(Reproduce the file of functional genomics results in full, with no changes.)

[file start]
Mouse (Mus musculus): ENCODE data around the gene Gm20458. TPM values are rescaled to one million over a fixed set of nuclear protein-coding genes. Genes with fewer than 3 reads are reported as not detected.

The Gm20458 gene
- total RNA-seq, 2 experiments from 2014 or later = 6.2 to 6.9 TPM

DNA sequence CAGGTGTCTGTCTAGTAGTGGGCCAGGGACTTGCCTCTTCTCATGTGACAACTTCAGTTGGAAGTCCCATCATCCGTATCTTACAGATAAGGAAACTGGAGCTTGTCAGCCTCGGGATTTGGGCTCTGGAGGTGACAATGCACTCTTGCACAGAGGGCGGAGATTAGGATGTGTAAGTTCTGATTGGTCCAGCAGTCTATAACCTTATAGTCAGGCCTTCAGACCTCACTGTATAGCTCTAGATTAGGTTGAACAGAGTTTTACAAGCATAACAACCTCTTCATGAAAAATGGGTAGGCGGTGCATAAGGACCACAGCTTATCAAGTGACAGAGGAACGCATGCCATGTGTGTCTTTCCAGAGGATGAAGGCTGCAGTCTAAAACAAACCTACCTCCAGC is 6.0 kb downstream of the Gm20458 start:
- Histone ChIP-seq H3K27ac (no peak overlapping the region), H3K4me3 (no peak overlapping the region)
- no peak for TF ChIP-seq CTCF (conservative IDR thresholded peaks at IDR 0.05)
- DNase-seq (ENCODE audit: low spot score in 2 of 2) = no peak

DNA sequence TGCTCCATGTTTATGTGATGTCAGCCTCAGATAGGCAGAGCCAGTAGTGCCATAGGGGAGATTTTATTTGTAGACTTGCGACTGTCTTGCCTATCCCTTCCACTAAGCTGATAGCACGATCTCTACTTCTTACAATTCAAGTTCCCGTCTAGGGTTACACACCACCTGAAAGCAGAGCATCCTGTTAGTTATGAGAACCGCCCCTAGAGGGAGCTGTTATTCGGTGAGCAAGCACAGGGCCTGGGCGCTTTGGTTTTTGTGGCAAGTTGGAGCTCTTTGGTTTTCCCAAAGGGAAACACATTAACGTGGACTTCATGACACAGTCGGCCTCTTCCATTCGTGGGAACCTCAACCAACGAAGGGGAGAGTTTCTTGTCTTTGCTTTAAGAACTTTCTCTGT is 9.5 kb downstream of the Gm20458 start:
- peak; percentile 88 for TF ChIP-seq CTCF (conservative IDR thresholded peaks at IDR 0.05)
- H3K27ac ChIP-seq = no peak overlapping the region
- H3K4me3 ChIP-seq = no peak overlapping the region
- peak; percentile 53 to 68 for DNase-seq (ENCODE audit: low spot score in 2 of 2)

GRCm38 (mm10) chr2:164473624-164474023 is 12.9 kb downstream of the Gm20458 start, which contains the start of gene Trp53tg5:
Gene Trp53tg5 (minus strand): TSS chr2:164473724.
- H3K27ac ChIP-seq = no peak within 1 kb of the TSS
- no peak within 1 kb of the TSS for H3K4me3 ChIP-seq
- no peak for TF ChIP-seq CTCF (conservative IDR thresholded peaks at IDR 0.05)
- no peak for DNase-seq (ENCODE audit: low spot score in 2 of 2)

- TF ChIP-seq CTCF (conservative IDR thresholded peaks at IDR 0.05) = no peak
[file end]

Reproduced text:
Mouse (Mus musculus): ENCODE data around the gene Gm20458. TPM values are rescaled to one million over a fixed set of nuclear protein-coding genes. Genes with fewer than 3 reads are reported as not detected.

The Gm20458 gene
- total RNA-seq, 2 experiments from 2014 or later = 6.2 to 6.9 TPM

DNA sequence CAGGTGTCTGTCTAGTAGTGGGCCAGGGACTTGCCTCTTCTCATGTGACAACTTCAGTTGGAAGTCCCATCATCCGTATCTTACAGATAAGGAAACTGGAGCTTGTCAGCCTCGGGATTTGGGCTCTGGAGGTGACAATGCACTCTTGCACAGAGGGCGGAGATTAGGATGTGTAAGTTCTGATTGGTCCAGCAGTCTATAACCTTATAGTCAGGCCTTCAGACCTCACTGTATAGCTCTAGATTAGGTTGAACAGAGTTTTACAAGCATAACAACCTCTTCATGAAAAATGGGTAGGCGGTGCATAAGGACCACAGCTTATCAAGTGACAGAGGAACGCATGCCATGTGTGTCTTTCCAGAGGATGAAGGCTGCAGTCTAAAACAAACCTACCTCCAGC is 6.0 kb downstream of the Gm20458 start:
- Histone ChIP-seq H3K27ac (no peak overlapping the region), H3K4me3 (no peak overlapping the region)
- no peak for TF ChIP-seq CTCF (conservative IDR thresholded peaks at IDR 0.05)
- DNase-seq (ENCODE audit: low spot score in 2 of 2) = no peak

DNA sequence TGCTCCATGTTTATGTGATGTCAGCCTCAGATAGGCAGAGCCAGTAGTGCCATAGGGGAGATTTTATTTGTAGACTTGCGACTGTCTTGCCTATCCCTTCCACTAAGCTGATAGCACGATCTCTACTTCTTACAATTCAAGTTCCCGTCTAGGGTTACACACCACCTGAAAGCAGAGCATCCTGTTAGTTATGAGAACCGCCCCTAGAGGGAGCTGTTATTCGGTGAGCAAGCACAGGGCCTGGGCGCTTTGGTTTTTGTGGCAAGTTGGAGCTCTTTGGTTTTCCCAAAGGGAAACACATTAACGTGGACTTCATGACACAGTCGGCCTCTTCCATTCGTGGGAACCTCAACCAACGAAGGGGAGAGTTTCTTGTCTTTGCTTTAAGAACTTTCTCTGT is 9.5 kb downstream of the Gm20458 start:
- peak; percentile 88 for TF ChIP-seq CTCF (conservative IDR thresholded peaks at IDR 0.05)
- H3K27ac ChIP-seq = no peak overlapping the region
- H3K4me3 ChIP-seq = no peak overlapping the region
- peak; percentile 53 to 68 for DNase-seq (ENCODE audit: low spot score in 2 of 2)

GRCm38 (mm10) chr2:164473624-164474023 is 12.9 kb downstream of the Gm20458 start, which contains the start of gene Trp53tg5:
Gene Trp53tg5 (minus strand): TSS chr2:164473724.
- H3K27ac ChIP-seq = no peak within 1 kb of the TSS
- no peak within 1 kb of the TSS for H3K4me3 ChIP-seq
- no peak for TF ChIP-seq CTCF (conservative IDR thresholded peaks at IDR 0.05)
- no peak for DNase-seq (ENCODE audit: low spot score in 2 of 2)

- TF ChIP-seq CTCF (conservative IDR thresholded peaks at IDR 0.05) = no peak